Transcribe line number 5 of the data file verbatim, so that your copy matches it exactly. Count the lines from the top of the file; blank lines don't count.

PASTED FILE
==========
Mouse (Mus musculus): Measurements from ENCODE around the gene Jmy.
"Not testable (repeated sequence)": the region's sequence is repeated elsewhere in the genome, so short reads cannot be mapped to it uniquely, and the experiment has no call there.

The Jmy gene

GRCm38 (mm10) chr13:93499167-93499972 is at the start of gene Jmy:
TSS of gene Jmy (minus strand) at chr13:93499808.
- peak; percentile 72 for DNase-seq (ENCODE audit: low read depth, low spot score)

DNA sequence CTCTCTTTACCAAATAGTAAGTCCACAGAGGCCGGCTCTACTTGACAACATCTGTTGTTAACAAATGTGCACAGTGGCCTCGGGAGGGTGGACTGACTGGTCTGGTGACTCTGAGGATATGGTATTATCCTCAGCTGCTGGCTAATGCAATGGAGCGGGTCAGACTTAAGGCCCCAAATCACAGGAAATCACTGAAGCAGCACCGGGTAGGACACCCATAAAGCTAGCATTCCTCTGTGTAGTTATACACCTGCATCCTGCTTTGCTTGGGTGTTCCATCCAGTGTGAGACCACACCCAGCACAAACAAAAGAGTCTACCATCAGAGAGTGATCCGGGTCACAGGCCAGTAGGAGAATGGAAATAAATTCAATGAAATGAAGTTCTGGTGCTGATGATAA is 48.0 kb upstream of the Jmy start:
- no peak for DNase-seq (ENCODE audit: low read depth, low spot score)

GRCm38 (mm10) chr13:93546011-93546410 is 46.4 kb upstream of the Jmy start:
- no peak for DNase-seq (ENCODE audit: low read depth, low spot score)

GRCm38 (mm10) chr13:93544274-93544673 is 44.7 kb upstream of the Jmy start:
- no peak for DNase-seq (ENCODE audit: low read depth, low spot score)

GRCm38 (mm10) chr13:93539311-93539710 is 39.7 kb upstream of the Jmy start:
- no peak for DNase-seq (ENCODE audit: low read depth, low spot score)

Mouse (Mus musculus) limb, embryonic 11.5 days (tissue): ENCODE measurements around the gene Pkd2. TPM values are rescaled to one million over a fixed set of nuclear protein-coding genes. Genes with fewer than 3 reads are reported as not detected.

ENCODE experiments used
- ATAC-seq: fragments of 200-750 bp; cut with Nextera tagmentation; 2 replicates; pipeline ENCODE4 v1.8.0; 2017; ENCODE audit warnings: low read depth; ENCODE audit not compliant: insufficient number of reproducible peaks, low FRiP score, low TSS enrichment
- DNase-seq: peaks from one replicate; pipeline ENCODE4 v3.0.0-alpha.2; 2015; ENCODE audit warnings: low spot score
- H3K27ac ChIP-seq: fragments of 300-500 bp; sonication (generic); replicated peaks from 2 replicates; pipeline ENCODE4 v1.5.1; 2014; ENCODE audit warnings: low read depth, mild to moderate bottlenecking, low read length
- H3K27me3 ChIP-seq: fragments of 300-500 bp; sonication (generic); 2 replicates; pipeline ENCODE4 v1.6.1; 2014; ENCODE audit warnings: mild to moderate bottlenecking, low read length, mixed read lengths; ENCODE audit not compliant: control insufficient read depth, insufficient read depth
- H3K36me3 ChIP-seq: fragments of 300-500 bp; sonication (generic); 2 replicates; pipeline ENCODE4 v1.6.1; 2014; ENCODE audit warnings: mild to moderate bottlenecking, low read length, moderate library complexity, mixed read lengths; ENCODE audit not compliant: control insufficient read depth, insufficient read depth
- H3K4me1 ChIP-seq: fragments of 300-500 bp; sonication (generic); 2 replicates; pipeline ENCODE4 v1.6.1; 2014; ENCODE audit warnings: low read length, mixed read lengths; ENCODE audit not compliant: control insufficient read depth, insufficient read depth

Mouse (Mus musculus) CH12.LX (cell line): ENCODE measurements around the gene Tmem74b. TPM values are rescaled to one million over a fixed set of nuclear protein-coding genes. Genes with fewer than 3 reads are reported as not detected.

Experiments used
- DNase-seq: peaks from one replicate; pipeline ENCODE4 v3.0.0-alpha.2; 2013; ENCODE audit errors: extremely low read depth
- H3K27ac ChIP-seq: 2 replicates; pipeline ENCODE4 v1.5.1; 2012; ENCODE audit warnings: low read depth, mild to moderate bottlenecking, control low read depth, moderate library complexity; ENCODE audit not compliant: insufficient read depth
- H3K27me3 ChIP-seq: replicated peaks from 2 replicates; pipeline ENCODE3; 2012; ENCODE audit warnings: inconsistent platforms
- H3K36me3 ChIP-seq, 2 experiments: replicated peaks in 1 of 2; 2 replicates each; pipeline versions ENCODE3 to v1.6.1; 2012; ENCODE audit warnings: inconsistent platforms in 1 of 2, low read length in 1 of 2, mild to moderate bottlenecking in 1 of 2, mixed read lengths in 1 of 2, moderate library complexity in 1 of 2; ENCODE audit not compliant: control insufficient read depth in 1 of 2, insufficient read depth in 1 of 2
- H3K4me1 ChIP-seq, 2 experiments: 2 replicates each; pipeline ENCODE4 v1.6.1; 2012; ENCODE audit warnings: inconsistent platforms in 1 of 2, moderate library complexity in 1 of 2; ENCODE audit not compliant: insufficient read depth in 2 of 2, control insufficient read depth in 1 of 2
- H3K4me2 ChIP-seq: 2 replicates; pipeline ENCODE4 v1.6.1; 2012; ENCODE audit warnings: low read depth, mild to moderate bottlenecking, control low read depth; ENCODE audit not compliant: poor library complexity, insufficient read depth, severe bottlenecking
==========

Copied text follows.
TSS of gene Jmy (minus strand) at chr13:93499808.